Tamping First Earth Filled Bag

Step 8: Make Custom-sized Bags

Step 8. Make custom-sized bags to fill odd-sized spaces: measure the opening; fill the bag to the approximate level; cut off excess bag material; fold each side of the end toward the center and tuck under the bag; place the bag in the wall.

Step 9: Tamping

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Step 9. Tamping: Tamp earthbags solid and level after each course is complete. Tamp the high points first. Once the wall is approximately level, evenly tamp the entire wall several times as you continually move the tamper so as not to create low spots.

Tamping First Course of Earth Filled Bags

Repeat the process for the remainder of the walls, adding doors and windows as you go. Check often to keep walls plumb and level.

If you like this Instructable, please check out my other one that covers almost every detail for building a roundhouse: How to Build an Earthbag Roundhouse

Owen Geiger is the former director of Builders Without Borders, a Mother Earth News Green Home Adviser, The Last Straw Journal Correspondent and the director of the Geiger Research Institute of Sustainable Building .

Photos and videos by Got Chankamol


BrendieH (author)2016-12-20

Was wondering about electricity? Where do the wires go? Perhaps it is a stupid question...

I am about to return to college for the first time in years. I've been wanting to build an Earthbag house but need my two questions answered.

Owen Geiger (author)BrendieH2016-12-21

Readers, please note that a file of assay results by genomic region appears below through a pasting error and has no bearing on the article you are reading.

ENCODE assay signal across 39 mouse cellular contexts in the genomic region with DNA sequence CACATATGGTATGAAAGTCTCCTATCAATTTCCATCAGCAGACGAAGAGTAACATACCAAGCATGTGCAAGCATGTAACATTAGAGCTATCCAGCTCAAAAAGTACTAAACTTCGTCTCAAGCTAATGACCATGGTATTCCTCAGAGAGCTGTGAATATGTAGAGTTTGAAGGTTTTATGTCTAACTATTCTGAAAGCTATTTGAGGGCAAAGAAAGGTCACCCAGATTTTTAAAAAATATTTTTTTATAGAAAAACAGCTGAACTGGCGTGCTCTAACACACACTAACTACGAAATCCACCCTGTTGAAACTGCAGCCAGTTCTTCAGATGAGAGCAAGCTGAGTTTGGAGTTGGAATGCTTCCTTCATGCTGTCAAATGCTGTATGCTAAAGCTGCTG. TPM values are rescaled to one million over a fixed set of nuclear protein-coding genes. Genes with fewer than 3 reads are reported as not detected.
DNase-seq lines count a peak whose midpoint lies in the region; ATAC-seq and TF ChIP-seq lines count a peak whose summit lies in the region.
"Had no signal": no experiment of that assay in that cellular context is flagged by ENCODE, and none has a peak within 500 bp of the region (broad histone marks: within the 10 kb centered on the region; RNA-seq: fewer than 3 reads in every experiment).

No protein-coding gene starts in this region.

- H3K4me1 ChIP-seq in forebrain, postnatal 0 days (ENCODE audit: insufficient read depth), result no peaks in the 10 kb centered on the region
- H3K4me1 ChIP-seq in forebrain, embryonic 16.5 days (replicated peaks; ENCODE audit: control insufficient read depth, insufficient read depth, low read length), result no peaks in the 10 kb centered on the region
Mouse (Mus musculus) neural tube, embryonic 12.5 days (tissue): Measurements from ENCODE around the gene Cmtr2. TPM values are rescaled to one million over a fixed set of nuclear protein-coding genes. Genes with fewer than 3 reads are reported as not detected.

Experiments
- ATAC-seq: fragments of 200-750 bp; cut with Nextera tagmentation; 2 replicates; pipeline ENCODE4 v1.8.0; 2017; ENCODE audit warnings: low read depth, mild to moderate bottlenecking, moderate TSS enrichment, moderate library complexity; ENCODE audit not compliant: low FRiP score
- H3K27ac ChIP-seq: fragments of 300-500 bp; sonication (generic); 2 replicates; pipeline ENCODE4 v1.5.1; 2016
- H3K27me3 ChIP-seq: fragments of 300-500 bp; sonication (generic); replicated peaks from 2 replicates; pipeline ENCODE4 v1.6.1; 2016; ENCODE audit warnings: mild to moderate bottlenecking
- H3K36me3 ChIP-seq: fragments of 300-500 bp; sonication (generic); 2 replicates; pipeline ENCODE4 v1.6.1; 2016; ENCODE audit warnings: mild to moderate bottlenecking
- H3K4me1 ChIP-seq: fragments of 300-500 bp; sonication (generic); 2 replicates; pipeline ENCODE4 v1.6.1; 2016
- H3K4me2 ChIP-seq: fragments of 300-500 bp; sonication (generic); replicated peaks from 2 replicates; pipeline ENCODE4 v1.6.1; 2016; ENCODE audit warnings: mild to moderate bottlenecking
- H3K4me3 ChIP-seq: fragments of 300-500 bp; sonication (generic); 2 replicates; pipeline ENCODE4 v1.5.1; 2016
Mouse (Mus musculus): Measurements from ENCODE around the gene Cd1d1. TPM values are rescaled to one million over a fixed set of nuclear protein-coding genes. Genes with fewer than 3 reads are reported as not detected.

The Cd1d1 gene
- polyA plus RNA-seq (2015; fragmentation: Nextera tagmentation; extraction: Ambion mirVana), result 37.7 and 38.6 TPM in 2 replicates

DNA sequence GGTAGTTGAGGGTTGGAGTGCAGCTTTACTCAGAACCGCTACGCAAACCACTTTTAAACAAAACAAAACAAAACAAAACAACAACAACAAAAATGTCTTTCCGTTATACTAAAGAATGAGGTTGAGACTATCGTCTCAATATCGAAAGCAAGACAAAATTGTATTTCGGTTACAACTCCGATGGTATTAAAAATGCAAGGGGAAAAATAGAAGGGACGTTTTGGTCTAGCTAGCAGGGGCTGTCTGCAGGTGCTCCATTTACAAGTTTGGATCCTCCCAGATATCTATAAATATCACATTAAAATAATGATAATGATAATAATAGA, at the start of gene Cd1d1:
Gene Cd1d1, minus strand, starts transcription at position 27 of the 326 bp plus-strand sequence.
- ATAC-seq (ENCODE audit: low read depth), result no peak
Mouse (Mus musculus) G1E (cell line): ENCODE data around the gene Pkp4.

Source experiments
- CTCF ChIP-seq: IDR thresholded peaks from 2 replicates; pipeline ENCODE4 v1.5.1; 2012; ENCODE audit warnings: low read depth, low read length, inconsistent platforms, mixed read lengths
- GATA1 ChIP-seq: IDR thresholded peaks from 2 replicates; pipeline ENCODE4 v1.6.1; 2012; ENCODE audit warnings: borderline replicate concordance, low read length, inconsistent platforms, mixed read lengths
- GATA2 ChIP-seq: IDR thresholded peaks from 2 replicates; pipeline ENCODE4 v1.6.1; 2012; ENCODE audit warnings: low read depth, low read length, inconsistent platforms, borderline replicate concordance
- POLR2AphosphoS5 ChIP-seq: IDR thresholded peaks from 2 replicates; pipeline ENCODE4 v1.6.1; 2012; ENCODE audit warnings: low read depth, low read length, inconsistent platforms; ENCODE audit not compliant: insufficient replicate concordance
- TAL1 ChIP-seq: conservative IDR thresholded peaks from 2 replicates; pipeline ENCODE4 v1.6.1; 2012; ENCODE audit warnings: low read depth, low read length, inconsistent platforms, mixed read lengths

The electrical wires go in the recesses between earthbags. Electrical boxes are attached to wood anchors embedded between earthbags. This and all other details are covered in my earthbag ebook with photos of each step:

BrendieH (author)Owen Geiger2016-12-21

Thank you! This will be a weekend project.
My plan involves:
Hobbit House with deck on roof. Guest rooms will be added later on.
Earth bag fence around perimeter with pvc pipe along the top (keeps coyotes out).
Water tank
A work shop
A garage
Solar panels, fenced off so my crazy dog can't get near them.
All on a couple acres. Also, big enough for my crazy dog to run around.

Wael_ (author)2016-11-23

Please check this project in Almafraq, Jordan
Its earth bags house under construction first of its type in the country.
We are planning also other eco- and permaculture systems like aquaponics, rocket stove mass heater ..
We lack of local experts though things are going forward.
I have a question regarding the bags plastic after construction: should it be removed before butting the clay on the walls and how?

Owen Geiger (author)Wael_2016-11-23